so my plants were all super droopy. so I figured what the heck, time for a good fert and watering. an hour later it starts pouring.
oh well, here's some pics. first, the overall
yellow brain pod coming along nicely. too bad it's the only one on the plant.
I've come to the conclusion that this is not a normal tabasco. has to be some kind of cross. it's a tiny little plant, just like its parent. the parent never got taller than 10" but gave me hundreds of tiny delicious pods.
my lovely chocolate scorpion pods
The plants are looking great Judo!
Got a question for ya too. I notice on all of your chinense varieties that the stalks are realitively bare, with all the foliage remaining on the tops. Is this how these varieties normally grow? I ask because it's my first time with them, and am referring to Stoney's post that I commented on. Mine all had very lush leaves all the way to the dirt up until very recently. Now all the older leaves are yellowing and falling off - revealing the same appearance that your plants have. I'm assuming now that this is a normal occurrence for these varieties, correct?
...it's never happened with any other peppers I've grown in the past - but, as stated, it's my first year growing this type.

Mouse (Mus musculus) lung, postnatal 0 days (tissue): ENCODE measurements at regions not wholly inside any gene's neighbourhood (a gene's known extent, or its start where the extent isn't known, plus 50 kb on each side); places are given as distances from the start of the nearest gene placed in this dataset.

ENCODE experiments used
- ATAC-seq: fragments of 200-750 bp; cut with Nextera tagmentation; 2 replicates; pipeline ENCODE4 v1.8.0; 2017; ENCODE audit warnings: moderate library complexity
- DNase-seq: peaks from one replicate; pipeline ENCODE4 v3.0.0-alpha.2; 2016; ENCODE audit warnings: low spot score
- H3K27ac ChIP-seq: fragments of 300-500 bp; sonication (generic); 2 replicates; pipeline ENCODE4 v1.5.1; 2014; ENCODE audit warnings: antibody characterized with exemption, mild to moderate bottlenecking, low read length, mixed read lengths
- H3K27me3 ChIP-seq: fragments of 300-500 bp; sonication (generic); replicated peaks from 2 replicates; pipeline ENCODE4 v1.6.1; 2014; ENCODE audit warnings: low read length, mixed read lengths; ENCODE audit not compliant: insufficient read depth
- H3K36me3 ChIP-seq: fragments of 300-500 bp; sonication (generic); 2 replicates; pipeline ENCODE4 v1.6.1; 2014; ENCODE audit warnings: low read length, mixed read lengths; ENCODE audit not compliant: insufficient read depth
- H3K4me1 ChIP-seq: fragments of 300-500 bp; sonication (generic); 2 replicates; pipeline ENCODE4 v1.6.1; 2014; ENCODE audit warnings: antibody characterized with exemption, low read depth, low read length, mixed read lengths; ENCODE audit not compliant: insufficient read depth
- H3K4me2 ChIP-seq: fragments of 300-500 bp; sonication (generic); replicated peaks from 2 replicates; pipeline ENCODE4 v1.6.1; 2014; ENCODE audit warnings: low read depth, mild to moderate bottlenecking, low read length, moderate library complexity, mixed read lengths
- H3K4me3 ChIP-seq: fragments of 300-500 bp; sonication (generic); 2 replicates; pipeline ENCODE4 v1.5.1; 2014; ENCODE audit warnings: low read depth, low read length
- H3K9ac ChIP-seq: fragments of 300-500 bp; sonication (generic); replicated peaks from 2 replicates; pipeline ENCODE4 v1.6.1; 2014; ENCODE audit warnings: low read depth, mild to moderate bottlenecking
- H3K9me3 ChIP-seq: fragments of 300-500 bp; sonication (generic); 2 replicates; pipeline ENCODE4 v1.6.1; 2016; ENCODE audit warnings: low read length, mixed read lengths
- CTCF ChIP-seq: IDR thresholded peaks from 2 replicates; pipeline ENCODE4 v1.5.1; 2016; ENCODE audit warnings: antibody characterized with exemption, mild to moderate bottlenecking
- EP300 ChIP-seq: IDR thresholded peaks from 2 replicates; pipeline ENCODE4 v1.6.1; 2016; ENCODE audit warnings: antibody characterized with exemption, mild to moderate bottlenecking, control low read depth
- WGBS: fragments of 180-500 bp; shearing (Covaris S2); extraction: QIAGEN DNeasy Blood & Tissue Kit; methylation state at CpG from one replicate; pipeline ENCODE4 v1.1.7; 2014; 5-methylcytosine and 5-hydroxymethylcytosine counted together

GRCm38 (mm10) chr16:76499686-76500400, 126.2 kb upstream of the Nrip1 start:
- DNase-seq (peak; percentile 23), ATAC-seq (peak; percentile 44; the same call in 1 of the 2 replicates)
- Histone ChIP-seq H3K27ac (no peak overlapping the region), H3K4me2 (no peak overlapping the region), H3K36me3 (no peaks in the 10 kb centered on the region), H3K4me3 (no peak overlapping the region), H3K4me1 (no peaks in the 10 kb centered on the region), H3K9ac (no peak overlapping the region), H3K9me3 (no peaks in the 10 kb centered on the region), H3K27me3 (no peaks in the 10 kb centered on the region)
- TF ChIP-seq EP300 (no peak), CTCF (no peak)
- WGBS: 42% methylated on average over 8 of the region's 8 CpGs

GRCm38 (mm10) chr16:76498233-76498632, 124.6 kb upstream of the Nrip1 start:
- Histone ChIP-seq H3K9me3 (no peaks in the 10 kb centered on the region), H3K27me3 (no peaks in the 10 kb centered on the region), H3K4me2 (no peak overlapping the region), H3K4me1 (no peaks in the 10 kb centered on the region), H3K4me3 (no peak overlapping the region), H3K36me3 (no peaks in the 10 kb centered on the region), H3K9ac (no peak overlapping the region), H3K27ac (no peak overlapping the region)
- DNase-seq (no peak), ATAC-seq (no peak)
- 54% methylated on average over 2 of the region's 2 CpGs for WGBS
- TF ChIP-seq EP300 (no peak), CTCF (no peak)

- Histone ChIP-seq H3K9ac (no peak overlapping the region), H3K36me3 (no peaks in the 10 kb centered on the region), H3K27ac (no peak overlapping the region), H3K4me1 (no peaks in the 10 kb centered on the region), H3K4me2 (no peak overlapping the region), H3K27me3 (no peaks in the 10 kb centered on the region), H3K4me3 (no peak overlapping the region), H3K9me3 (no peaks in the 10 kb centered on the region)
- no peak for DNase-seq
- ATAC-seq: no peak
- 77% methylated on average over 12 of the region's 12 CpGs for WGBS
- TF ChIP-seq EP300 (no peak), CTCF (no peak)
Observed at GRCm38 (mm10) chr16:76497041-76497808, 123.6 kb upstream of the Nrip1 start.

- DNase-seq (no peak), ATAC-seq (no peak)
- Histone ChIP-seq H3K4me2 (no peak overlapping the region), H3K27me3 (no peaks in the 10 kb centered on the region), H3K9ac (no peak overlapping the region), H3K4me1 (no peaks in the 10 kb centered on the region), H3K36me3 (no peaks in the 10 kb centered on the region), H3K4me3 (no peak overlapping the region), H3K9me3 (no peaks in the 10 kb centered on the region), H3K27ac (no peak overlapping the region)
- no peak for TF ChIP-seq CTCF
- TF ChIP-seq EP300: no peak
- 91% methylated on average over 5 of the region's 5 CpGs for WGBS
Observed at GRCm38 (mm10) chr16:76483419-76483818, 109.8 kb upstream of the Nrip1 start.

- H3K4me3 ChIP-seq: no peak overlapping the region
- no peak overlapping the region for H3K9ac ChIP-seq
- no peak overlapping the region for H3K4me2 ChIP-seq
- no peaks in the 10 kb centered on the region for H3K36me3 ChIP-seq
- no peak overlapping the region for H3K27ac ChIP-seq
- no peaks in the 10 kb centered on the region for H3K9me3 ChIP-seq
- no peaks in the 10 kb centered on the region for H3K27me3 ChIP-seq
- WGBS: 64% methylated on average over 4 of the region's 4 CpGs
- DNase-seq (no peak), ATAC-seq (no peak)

(Edited: and sorry Judo! I had all my "J" names mixed up in the original post, and referred to you as Josh)
This post was edited by jutsFL on Thu, May 15, 14 at 0:35
are you referring to the big ones, or the medium sized ones? if you mean the big ones, I selectively prune the bottoms to encourage them to grow taller, not wider. surface area is limited here, but they can get as tall as they want. I didn't post the picture of the red brain, that has at least 10-12 pods on it already, and because of the targeted pruning, looks like a small tree.
if you mean the medium sized ones, these plants went thru hell. I planted most of them outdoors in december, with no form of protection from the cold. so they were quite stunted for quite some time. so they're gonna look a bit funny. also they were fairly close together before I figured out that they needed to be spread out more, so the bottom leaves weren't getting as much sun as the tops, and I guess the plants gave up on them and dropped them to focus on the tops. however it's been my experience that when the plants drop the lower leaves, branches form where the leaves used to be. so we'll see what happens.
since that pic was taken, 5 of the mediums have been put in their final homes in 5 gallon buckets. and I intend to do a few more today, if this rain stops for long enough.
Was speaking of the plants on either end in the photo (in the 5gals). Mine are taking that appearance as a natural occurrence (I think?), because of the yellowing and dropping of the largest/oldest leaves towards the bottoms.